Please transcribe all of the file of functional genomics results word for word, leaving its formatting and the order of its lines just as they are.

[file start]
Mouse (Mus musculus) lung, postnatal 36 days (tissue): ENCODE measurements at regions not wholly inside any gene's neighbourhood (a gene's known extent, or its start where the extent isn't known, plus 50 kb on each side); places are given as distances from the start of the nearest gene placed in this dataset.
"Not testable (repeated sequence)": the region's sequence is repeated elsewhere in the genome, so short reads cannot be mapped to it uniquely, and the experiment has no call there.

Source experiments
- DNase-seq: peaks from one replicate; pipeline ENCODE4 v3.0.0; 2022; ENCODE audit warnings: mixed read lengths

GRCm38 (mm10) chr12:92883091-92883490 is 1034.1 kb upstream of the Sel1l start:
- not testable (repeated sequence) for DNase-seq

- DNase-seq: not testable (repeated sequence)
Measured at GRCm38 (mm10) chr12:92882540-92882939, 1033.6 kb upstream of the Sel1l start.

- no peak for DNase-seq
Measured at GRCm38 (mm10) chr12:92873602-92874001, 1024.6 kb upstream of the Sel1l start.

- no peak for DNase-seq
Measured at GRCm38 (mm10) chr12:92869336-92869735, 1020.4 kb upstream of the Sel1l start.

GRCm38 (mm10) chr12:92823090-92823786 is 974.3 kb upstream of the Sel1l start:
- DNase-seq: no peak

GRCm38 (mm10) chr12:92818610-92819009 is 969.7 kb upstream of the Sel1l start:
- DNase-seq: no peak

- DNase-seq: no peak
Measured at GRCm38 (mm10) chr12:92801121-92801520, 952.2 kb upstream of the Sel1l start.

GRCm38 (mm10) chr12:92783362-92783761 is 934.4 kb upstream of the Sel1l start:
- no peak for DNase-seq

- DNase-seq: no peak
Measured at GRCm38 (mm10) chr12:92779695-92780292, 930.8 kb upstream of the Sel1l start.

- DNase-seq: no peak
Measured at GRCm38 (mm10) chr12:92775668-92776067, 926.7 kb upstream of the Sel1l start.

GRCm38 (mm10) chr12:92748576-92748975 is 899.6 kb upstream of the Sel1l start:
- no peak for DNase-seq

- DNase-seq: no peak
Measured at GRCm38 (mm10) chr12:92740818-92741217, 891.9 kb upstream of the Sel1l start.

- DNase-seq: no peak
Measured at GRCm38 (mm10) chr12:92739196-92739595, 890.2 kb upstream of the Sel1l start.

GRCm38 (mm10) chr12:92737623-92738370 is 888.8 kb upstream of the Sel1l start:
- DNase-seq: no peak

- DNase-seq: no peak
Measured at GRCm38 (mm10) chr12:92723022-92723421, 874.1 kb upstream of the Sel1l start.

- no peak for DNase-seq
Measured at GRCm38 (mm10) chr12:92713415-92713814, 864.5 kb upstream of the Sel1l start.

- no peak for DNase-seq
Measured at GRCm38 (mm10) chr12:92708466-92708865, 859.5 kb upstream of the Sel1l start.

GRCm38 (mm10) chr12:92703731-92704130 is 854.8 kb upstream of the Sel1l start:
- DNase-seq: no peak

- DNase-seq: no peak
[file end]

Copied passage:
Mouse (Mus musculus) lung, postnatal 36 days (tissue): ENCODE measurements at regions not wholly inside any gene's neighbourhood (a gene's known extent, or its start where the extent isn't known, plus 50 kb on each side); places are given as distances from the start of the nearest gene placed in this dataset.
"Not testable (repeated sequence)": the region's sequence is repeated elsewhere in the genome, so short reads cannot be mapped to it uniquely, and the experiment has no call there.

Source experiments
- DNase-seq: peaks from one replicate; pipeline ENCODE4 v3.0.0; 2022; ENCODE audit warnings: mixed read lengths

GRCm38 (mm10) chr12:92883091-92883490 is 1034.1 kb upstream of the Sel1l start:
- not testable (repeated sequence) for DNase-seq

- DNase-seq: not testable (repeated sequence)
Measured at GRCm38 (mm10) chr12:92882540-92882939, 1033.6 kb upstream of the Sel1l start.

- no peak for DNase-seq
Measured at GRCm38 (mm10) chr12:92873602-92874001, 1024.6 kb upstream of the Sel1l start.

- no peak for DNase-seq
Measured at GRCm38 (mm10) chr12:92869336-92869735, 1020.4 kb upstream of the Sel1l start.

GRCm38 (mm10) chr12:92823090-92823786 is 974.3 kb upstream of the Sel1l start:
- DNase-seq: no peak

GRCm38 (mm10) chr12:92818610-92819009 is 969.7 kb upstream of the Sel1l start:
- DNase-seq: no peak

- DNase-seq: no peak
Measured at GRCm38 (mm10) chr12:92801121-92801520, 952.2 kb upstream of the Sel1l start.

GRCm38 (mm10) chr12:92783362-92783761 is 934.4 kb upstream of the Sel1l start:
- no peak for DNase-seq

- DNase-seq: no peak
Measured at GRCm38 (mm10) chr12:92779695-92780292, 930.8 kb upstream of the Sel1l start.

- DNase-seq: no peak
Measured at GRCm38 (mm10) chr12:92775668-92776067, 926.7 kb upstream of the Sel1l start.

GRCm38 (mm10) chr12:92748576-92748975 is 899.6 kb upstream of the Sel1l start:
- no peak for DNase-seq

- DNase-seq: no peak
Measured at GRCm38 (mm10) chr12:92740818-92741217, 891.9 kb upstream of the Sel1l start.

- DNase-seq: no peak
Measured at GRCm38 (mm10) chr12:92739196-92739595, 890.2 kb upstream of the Sel1l start.

GRCm38 (mm10) chr12:92737623-92738370 is 888.8 kb upstream of the Sel1l start:
- DNase-seq: no peak

- DNase-seq: no peak
Measured at GRCm38 (mm10) chr12:92723022-92723421, 874.1 kb upstream of the Sel1l start.

- no peak for DNase-seq
Measured at GRCm38 (mm10) chr12:92713415-92713814, 864.5 kb upstream of the Sel1l start.

- no peak for DNase-seq
Measured at GRCm38 (mm10) chr12:92708466-92708865, 859.5 kb upstream of the Sel1l start.

GRCm38 (mm10) chr12:92703731-92704130 is 854.8 kb upstream of the Sel1l start:
- DNase-seq: no peak

- DNase-seq: no peak